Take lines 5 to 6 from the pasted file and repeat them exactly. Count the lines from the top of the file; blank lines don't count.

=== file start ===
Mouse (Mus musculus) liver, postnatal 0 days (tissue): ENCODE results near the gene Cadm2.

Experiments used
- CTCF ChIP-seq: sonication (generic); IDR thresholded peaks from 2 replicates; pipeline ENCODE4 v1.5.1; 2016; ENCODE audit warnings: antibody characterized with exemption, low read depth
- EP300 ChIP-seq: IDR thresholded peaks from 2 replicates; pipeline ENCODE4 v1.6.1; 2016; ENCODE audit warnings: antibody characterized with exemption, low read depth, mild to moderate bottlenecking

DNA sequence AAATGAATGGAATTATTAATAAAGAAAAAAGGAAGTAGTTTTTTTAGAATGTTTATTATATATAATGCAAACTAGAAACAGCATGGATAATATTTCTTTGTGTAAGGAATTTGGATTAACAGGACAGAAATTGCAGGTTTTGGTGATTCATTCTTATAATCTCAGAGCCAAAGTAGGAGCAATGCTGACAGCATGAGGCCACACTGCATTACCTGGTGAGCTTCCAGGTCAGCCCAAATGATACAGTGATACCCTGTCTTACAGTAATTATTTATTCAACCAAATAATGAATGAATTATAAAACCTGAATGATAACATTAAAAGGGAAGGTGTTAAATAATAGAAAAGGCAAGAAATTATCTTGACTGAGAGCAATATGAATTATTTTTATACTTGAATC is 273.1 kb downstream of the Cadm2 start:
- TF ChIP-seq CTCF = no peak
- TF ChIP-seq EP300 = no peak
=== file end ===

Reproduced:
DNA sequence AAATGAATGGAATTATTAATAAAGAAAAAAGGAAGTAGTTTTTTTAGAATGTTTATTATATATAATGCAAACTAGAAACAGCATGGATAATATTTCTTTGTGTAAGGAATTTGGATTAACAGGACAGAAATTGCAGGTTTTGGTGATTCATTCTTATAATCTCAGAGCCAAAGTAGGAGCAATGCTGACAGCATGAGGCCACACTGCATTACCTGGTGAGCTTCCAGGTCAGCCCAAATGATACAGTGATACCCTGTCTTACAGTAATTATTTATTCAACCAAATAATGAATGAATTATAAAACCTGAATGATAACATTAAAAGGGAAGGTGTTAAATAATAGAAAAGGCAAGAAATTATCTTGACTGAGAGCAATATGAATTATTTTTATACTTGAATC is 273.1 kb downstream of the Cadm2 start:
- TF ChIP-seq CTCF = no peak